The Price They Paid: Enduring Wounds of War deals not so much with the politics and military strategy of the post-war years but with the impact the war has had on one air cavalry troop that fought it. It traces the actions of the troop commander and those who flew with him into the most intensive helicopter warfare ever–and returns to them 40 years after the war ended to gauge how they were affected by their combat experience. Almost without exception, the men who survived have struggled with physical and […] READ MORE
Posted by • March 13, 2016
Foreword Reviews named Michael Putzel’s book, The Price They Paid: Enduring Wounds of War, a finalist for Indiefab Book of the Year, the award sponsor announced.
Foreword, which focuses on books published by independent publishing houses and university presses, uses a panel of booksellers and librarians to choose the top fiction and nonfiction published outside the “big five” publishers that once dominated nearly all book sales in the United States.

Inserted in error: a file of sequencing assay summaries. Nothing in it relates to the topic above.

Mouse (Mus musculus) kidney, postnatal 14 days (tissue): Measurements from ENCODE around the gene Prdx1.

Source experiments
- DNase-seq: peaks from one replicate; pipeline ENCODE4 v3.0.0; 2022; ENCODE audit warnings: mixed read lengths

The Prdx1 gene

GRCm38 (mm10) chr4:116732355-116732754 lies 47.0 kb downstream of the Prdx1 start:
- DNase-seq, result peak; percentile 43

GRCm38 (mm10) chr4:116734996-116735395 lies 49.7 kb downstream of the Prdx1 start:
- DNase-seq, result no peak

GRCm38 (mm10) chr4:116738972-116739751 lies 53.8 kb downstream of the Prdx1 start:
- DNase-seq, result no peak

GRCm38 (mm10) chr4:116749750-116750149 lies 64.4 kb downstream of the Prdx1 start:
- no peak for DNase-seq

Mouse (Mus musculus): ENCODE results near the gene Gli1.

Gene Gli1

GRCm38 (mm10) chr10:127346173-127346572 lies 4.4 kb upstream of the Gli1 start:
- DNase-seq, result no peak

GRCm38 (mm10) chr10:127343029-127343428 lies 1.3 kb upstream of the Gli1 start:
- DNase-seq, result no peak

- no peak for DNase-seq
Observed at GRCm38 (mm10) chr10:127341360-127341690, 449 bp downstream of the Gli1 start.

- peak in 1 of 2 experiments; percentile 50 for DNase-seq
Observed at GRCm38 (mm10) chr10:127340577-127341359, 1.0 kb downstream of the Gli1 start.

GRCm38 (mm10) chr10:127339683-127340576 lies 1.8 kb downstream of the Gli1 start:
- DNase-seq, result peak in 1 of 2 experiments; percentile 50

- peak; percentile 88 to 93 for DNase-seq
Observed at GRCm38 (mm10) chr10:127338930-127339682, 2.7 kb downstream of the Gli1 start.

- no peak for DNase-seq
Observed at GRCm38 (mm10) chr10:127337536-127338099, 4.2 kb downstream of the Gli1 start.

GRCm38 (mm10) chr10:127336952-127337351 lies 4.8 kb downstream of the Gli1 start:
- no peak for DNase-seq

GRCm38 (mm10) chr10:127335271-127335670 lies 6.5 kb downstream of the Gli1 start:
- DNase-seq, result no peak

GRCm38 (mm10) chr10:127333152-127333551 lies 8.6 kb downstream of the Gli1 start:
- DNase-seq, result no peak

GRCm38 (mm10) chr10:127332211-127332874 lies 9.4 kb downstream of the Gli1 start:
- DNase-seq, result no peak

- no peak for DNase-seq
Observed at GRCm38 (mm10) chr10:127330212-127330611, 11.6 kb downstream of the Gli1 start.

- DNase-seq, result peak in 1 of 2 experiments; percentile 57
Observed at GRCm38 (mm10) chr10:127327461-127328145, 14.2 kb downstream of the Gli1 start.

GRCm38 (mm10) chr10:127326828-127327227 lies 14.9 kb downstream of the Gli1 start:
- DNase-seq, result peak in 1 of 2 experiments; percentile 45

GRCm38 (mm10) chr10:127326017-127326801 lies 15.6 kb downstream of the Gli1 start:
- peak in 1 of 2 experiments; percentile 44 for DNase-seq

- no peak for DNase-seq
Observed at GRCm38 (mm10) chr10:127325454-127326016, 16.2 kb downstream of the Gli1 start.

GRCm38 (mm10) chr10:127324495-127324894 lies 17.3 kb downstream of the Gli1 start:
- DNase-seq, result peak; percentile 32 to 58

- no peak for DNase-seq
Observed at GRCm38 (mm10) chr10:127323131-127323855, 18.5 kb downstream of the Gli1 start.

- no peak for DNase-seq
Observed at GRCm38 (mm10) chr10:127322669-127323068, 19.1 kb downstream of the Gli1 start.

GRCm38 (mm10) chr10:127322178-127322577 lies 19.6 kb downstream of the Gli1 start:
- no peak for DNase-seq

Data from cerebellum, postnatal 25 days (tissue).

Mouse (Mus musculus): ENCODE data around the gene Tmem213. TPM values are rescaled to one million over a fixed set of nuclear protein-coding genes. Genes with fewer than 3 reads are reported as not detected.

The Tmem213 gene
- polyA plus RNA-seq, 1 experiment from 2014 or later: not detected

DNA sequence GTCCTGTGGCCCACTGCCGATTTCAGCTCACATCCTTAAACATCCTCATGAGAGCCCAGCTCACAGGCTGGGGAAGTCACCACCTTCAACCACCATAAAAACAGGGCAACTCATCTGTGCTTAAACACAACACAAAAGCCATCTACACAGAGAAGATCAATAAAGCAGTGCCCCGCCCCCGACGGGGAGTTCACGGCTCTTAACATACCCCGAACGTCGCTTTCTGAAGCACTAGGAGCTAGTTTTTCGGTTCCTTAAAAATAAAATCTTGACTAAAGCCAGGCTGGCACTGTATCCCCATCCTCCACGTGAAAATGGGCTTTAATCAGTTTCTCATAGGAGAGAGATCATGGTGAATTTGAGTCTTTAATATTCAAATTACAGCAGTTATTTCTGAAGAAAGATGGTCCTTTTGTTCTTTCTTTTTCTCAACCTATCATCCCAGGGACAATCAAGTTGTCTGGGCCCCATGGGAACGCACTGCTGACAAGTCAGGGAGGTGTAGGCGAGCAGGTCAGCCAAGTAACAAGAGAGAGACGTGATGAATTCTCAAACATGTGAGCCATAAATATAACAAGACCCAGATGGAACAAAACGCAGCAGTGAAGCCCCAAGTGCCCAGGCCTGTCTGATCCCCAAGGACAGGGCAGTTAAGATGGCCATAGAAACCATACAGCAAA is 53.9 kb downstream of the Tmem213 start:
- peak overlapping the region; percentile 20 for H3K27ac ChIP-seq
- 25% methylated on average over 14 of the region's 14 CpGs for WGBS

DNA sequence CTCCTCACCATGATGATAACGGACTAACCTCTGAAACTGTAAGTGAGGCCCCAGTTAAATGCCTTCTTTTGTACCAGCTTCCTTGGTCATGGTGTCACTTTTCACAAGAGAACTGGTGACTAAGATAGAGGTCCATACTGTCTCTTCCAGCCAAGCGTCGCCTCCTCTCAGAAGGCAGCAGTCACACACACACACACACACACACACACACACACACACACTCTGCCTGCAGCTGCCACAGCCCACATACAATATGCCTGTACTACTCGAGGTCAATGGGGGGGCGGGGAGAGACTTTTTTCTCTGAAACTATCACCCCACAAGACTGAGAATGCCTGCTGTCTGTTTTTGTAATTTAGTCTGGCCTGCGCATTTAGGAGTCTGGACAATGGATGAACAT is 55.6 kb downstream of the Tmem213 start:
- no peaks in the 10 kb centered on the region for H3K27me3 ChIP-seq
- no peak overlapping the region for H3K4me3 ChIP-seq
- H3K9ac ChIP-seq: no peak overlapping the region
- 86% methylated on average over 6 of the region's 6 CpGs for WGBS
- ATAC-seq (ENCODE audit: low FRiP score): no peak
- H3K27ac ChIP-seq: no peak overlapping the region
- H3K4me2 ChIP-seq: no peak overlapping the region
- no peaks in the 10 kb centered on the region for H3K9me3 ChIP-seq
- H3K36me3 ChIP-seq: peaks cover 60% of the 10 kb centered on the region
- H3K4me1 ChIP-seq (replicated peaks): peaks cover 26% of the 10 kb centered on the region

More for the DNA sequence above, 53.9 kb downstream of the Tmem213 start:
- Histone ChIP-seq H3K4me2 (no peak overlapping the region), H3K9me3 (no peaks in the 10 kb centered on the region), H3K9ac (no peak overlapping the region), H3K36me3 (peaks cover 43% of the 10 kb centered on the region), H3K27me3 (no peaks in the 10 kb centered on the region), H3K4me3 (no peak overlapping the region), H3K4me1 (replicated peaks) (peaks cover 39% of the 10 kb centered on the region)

The Price They Paid, released in 2015 by Trysail Publishing of Washington, follows the lives of pilots and crews in one air cavalry unit that flew through the most intensive helicopter warfare ever and explores how that experience changed their lives. The author flew with the unit as a war correspondent in Vietnam and […] READ MORE
Posted by • February 29, 2016
Author’s book talk and audience discussion of The Price They Paid by Michael Putzel
Tuesday, March 1, 2016
Wine and Cheese Reception – 6:30 p.m. | Speaker – 7 p.m. | $12 per person
The Price They Paid: Enduring Wounds of War is the stunning and dramatic true story of a legendary helicopter commander in Vietnam and the troops who followed him into the most intensive helicopter warfare ever. Michael Putzel, a distinguished American journalist who covered the war for 2 ½ years, recounts how that brutal experience has changed their lives in the forty years since the war ended.
Tickets available by calling Stephanie at (202) 355-0496 or for purchase at the door.